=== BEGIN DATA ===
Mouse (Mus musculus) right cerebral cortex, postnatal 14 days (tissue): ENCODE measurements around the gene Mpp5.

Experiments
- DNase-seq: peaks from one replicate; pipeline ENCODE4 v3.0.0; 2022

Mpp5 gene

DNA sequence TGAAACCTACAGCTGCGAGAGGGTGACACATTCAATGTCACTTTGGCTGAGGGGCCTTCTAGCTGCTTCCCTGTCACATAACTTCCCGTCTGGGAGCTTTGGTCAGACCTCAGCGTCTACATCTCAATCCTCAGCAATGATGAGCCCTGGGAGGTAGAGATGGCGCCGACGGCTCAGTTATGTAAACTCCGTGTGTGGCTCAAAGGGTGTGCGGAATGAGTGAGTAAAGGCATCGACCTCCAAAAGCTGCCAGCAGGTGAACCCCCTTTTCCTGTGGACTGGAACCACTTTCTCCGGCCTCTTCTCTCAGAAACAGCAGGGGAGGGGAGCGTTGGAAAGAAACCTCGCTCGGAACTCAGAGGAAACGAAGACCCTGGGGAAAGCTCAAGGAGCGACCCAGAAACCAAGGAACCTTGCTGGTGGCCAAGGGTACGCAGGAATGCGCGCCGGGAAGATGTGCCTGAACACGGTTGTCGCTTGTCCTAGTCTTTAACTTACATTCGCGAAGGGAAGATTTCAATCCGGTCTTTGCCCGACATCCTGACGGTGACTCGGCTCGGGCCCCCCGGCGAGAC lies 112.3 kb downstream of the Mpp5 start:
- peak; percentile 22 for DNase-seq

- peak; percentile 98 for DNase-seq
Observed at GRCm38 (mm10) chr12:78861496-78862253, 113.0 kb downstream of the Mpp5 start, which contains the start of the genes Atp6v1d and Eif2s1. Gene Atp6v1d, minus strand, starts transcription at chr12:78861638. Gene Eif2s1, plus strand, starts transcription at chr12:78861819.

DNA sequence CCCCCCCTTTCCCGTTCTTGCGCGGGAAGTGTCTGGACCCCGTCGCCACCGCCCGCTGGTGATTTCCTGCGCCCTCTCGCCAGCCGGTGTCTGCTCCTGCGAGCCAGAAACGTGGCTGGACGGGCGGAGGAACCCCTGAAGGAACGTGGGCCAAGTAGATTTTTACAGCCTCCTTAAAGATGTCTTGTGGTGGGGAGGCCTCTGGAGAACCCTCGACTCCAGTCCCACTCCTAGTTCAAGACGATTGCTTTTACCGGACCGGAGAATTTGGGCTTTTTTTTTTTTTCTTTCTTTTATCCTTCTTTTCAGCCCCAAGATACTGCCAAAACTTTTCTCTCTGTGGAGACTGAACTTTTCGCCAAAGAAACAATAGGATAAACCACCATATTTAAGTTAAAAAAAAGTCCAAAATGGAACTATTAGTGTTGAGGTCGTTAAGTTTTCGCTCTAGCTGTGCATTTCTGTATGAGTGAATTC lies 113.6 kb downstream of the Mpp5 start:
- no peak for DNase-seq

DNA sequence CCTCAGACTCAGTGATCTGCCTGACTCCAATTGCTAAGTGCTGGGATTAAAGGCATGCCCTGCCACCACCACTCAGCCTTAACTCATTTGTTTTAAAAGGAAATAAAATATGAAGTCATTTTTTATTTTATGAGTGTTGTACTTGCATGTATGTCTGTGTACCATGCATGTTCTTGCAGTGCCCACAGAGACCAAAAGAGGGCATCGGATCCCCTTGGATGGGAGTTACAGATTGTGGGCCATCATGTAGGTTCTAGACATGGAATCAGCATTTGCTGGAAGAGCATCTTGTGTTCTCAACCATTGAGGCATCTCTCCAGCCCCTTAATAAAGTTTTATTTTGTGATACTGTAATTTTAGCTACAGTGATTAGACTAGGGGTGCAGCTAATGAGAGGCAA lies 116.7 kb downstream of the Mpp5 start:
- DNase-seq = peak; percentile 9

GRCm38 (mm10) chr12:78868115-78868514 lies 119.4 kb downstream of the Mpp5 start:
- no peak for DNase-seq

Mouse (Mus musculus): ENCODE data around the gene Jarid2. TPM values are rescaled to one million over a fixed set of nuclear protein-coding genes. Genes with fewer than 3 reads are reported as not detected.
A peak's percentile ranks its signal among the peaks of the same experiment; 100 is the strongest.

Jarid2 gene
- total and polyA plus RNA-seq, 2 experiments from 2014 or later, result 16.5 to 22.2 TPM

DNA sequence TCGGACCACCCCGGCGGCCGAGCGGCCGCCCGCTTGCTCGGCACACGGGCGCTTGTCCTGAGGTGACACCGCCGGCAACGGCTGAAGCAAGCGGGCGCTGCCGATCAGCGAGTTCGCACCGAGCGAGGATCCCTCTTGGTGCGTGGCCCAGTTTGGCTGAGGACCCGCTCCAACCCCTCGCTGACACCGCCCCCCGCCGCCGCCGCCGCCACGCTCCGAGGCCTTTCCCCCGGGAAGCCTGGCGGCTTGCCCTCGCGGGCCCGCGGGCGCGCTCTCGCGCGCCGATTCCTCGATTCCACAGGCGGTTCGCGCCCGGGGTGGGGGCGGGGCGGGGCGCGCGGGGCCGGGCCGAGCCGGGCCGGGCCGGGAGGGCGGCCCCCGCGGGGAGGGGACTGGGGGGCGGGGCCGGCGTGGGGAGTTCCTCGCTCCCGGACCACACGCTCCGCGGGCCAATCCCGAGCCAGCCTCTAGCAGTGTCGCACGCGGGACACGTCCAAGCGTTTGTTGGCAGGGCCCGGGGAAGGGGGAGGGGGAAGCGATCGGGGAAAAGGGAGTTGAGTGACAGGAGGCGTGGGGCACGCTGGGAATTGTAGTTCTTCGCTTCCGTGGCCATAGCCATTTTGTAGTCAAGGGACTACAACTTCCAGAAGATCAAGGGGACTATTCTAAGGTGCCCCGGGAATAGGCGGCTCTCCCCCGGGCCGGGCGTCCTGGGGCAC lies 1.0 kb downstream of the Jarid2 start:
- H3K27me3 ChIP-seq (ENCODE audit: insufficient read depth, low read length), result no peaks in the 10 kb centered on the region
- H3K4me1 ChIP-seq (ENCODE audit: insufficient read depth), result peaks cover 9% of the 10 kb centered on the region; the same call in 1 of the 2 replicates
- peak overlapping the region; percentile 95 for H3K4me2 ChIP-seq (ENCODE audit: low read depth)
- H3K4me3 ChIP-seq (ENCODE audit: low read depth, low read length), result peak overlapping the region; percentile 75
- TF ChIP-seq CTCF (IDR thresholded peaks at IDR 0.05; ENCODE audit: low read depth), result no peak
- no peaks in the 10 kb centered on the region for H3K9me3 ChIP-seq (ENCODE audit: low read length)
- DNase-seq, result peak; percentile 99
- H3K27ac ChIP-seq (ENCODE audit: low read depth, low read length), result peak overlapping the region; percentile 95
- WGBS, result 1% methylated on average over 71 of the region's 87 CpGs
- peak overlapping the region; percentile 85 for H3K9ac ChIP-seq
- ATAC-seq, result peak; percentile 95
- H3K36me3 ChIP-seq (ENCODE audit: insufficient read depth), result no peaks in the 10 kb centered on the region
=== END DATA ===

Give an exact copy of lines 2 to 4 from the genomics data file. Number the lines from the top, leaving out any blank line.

Experiments
- DNase-seq: peaks from one replicate; pipeline ENCODE4 v3.0.0; 2022

Mpp5 gene